MIND Institute study offers insight into intelligence change in autistic children over time
The Sector > Research > MIND Institute study offers insight into intelligence change in autistic children over time

MIND Institute study offers insight into intelligence change in autistic children over time

by Freya Lucas

February 09, 2023

A long-term study by UC Davis MIND Institute researchers confirms that changes in the IQ level of autistic children may help predict their path of communication and behavioural development as adolescents.


The new work builds on a previous MIND Institute study of IQ trajectories in autistic children aged between two and eight years, expanding the findings to include older children and teens. 


The study, published in JCPP Advances, has identified three distinct paths of intellectual development in autistic children: persistent intellectual disability, an increase in IQ, or an IQ that remained average or above.


“Given that IQ is perhaps the strongest predicter of later outcomes in autistic children, we believe that studying IQ trajectories in childhood is very important. It provides clues about their potential different future paths and how we can help individuals to flourish,” lead author Professor Marjorie Solomon said. 


The researchers worked with data from the Institute’s Autism Phenome Project, one of the world’s most comprehensive longitudinal studies of its kind, which is following autistic children aged between two years and adolescence.


The study included 373 (115 females, 258 males) autistic participants with all levels of intellectual ability were part of the sample, in the age bracket outlined above. 


Assessments of behaviour and autistic characteristics were collected across childhood. IQ was evaluated at three timepoints: T1 (mean age of three years), T2 (mean age of 5.6 years) and T3 (mean age of 11.5 years).


Clinical psychologists who specialise in autism evaluated the participants using autism assessment tools including the ADOS (Autism Diagnostic Observation Schedule), ADOS-2, ADI-R (Autism Diagnostic Interview – Revised), and the Vineland Adaptive Behavior Scales (VABS).


Based on these assessments, the participants were divided into three subgroups:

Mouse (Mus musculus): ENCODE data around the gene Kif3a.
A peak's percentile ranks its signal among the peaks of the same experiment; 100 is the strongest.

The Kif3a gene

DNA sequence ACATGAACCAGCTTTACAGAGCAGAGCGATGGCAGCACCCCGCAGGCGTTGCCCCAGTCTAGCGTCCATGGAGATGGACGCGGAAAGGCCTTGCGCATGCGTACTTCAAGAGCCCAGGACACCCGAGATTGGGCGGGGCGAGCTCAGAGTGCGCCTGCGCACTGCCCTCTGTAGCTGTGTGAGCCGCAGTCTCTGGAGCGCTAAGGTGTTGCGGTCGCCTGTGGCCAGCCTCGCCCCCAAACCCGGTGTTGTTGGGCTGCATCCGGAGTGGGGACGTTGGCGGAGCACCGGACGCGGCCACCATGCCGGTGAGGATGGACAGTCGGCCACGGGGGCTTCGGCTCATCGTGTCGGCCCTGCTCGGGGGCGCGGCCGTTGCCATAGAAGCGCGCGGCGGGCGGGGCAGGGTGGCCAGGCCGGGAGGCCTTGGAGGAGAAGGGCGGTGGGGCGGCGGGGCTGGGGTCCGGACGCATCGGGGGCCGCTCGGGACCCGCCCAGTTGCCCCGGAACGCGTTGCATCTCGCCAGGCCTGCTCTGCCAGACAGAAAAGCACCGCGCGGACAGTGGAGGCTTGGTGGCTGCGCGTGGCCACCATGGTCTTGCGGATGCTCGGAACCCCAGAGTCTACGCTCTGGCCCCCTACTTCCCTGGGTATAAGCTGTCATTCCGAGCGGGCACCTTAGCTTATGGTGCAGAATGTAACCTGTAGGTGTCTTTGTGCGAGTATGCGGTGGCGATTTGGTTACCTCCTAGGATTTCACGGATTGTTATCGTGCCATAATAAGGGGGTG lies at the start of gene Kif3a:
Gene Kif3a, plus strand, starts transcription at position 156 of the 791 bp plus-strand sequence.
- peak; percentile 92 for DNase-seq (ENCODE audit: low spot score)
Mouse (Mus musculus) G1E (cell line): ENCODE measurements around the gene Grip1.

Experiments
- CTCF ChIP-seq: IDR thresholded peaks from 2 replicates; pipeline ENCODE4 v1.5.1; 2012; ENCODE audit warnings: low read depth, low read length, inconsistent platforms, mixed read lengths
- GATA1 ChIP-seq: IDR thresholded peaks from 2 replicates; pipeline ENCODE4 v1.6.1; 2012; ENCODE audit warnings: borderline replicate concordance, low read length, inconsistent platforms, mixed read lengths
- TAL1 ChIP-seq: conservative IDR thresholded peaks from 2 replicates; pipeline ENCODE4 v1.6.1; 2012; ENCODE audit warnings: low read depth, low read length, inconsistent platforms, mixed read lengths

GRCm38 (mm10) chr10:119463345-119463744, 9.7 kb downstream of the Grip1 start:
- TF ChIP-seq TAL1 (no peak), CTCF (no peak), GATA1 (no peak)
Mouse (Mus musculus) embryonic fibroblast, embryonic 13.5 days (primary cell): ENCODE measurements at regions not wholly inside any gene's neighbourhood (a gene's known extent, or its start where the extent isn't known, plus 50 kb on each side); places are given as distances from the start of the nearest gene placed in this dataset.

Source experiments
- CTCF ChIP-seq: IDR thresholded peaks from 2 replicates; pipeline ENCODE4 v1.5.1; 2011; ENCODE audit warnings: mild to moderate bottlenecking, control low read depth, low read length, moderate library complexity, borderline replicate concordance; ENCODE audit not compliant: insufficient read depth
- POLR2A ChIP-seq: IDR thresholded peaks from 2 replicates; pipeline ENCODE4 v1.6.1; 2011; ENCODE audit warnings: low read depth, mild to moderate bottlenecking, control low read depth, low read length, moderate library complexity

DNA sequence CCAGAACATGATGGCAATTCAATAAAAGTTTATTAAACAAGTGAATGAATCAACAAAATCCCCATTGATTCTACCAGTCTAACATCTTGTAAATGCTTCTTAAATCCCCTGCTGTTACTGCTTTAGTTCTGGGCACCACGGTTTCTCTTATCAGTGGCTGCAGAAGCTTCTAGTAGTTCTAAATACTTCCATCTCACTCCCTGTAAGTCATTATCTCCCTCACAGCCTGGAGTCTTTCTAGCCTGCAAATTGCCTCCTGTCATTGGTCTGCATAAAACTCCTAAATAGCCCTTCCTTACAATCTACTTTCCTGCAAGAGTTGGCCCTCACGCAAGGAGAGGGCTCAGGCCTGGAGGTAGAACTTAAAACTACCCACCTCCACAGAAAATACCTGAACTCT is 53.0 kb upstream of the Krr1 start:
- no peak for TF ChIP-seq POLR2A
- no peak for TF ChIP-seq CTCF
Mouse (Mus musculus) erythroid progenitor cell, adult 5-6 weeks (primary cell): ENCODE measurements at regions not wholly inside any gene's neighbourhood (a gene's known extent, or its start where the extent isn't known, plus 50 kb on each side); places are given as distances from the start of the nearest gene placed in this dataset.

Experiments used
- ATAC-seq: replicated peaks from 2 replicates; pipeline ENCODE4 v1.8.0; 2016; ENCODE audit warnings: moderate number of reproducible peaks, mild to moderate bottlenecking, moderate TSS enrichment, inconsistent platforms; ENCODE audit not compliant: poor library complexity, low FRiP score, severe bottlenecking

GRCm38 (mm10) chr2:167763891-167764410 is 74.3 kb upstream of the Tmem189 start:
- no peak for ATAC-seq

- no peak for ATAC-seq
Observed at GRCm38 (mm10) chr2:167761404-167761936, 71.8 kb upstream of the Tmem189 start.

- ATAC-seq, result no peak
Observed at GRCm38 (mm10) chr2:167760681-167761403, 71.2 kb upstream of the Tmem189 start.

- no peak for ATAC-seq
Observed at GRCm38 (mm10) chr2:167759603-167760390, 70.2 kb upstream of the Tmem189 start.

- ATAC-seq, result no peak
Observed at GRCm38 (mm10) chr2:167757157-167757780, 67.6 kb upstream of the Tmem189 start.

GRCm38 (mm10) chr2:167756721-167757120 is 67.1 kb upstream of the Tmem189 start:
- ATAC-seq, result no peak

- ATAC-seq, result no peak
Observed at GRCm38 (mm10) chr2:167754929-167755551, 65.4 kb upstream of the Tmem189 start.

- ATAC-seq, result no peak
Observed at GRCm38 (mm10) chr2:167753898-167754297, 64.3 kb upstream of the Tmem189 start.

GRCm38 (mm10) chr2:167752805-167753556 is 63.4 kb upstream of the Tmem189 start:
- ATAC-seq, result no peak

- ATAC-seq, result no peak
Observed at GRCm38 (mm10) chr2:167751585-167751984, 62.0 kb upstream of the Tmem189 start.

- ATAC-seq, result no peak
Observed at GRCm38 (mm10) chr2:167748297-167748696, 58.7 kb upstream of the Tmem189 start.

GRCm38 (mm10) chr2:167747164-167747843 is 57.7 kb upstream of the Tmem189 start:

• ‘Changers’ described those who began with low IQs in early childhood, followed by a substantial increase that slowed as they entered middle childhood. ‘Changers’ made up 39 per cent of the participants.
  • ‘Persistent Intellectual Disability’ described the individuals who began with a below average IQ that persisted across childhood. Around 45 per cent of the participants were in this group.
  • ‘Persistently High IQ’ described the individuals who began with an average or above average IQ and remained relatively stable throughout childhood. 16 per cent belonged to this group.


The researchers analysed changes in autism traits and communication adaptive functioning (the ability to understand language, engage in meaningful verbal expression, and read and write) over time.


They also looked at internalising behaviors, such as anxiety or depression, and externalising behaviours, such as impulsivity or aggressiveness.


Of the 191 participants with assessments at two timepoints or more, 10 lost their autism diagnosis. This included about five per cent of the ‘Changers’, 10 per cent of the ‘Persistently High IQ’ group and none of those in the ‘Persistent Intellectual Disability’ group. Identifying what makes the ‘Changers’ group different from those in the groups with more stable IQs is a major goal of the research.


Individuals with stronger early communication adaptive function and lower autism ‘severity’ scores were more likely to be in the ‘Persistently High IQ’ group versus the ‘Persistent Intellectual Disability’ group by adolescence.


Both the ‘Changers’ and ‘Persistent Intellectual Disability’ groups had lower IQ scores in early childhood. However, those that showed improved communication adaptive function and decreased externalising behaviours into adolescence were more likely to be in the ‘Changers’ group compared to the ‘Persistent Intellectual Disability’ group.


“It is striking that we found so much overlap in individuals following different trajectories of intellectual development when assessed at the early childhood and adolescent time points,” Professor Solomon said. “Of course, many other factors are involved in determining outcomes, but intellectual ability level is a core feature and an important starting point.”


“The findings of both studies provide clues about how brain differences between autistic individuals with and without intellectual disability during early childhood might predict future outcomes.”


Read the full study here.

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